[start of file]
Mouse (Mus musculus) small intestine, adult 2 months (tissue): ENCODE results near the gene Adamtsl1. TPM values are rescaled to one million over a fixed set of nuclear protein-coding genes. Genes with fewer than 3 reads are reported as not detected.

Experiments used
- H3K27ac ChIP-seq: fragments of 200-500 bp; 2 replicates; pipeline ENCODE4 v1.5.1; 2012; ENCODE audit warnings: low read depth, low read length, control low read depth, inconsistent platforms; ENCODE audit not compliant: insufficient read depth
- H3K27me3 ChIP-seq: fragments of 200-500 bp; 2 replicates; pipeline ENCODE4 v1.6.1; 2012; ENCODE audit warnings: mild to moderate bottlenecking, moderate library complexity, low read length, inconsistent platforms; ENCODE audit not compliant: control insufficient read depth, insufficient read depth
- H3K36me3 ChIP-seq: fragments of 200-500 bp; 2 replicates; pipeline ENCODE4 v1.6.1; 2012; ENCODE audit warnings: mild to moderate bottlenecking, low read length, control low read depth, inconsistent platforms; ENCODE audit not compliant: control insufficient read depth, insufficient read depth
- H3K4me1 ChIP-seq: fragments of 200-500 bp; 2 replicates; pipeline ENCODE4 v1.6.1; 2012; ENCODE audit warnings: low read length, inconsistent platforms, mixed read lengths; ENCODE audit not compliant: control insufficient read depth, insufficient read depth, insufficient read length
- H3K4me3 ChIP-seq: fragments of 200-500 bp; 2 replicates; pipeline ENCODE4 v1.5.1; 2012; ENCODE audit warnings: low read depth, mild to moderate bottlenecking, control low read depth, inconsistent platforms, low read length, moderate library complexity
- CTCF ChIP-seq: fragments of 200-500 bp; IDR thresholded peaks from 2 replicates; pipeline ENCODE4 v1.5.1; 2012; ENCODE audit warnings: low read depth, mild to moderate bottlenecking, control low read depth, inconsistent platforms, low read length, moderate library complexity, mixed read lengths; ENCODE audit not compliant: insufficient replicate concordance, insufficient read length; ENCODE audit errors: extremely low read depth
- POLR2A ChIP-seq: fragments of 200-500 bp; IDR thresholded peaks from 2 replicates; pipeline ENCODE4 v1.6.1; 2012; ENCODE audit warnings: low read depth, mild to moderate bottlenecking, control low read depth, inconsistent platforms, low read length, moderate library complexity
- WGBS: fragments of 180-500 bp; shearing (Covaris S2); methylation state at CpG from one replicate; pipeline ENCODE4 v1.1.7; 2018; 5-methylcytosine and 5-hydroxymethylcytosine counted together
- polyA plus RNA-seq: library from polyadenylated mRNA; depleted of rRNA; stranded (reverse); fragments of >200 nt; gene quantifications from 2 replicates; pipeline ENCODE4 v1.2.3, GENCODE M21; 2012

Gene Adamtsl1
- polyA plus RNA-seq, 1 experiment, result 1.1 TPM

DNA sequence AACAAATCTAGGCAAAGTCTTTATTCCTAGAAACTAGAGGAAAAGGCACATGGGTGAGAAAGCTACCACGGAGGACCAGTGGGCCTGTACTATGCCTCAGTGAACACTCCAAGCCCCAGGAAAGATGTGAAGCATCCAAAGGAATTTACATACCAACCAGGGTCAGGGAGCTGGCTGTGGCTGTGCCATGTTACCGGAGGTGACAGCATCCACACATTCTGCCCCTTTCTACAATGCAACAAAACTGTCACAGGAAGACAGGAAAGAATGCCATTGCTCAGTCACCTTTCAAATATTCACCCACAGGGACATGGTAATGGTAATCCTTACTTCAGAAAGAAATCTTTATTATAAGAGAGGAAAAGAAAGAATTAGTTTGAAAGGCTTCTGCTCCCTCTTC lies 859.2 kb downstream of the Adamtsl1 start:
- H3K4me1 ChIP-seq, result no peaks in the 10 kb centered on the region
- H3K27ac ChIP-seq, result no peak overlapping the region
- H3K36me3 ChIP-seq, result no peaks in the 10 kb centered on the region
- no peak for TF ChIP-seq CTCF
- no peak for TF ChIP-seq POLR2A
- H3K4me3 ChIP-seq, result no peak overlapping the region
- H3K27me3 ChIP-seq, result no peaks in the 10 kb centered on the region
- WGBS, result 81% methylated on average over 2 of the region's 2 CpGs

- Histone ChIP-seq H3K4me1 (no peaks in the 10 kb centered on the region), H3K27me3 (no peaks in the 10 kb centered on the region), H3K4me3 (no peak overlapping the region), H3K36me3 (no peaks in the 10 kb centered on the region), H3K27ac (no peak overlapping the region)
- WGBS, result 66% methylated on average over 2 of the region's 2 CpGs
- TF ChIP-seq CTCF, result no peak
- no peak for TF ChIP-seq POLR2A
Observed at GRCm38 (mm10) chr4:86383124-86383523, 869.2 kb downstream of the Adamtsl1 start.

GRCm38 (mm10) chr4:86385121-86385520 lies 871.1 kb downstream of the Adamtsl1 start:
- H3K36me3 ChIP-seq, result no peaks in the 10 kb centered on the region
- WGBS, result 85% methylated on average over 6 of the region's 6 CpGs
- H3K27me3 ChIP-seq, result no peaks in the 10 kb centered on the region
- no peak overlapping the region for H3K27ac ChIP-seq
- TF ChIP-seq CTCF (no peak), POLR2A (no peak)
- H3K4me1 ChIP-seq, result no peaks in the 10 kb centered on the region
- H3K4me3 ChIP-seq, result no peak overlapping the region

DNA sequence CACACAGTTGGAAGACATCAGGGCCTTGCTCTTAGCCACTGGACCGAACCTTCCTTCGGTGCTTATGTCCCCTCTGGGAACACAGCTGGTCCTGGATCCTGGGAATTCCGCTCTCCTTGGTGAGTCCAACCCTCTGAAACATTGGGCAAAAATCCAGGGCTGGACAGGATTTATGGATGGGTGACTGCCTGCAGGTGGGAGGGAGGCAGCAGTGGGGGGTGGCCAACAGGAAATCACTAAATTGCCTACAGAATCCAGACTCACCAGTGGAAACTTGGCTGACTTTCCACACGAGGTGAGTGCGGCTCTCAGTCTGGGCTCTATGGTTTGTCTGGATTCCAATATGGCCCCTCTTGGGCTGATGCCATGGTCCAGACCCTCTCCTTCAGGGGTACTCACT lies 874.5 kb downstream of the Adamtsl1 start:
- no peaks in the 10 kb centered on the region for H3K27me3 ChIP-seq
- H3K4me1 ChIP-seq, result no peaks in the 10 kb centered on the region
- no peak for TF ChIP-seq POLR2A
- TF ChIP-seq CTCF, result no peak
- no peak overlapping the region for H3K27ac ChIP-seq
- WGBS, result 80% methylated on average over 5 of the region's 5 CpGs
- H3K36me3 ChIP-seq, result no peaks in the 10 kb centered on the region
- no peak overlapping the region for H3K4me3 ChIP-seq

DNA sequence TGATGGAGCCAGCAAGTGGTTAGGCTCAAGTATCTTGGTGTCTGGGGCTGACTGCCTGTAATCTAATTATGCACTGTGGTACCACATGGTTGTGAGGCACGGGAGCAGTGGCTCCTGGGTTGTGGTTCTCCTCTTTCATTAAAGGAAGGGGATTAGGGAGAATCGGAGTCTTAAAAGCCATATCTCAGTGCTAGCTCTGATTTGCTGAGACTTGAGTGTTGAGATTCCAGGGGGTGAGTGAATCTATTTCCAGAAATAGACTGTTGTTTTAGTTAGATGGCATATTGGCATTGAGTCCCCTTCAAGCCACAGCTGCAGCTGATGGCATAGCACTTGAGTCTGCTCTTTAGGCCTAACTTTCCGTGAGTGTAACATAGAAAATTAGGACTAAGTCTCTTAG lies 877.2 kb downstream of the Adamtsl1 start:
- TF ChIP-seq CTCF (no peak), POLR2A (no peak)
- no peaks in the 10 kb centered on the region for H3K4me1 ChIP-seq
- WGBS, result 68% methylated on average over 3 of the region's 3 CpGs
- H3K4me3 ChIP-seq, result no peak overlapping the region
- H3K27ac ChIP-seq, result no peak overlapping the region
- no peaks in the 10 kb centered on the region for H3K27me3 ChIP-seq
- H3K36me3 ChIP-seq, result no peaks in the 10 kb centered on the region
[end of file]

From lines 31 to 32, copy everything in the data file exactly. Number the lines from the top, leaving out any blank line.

- H3K27me3 ChIP-seq, result no peaks in the 10 kb centered on the region
- no peak overlapping the region for H3K27ac ChIP-seq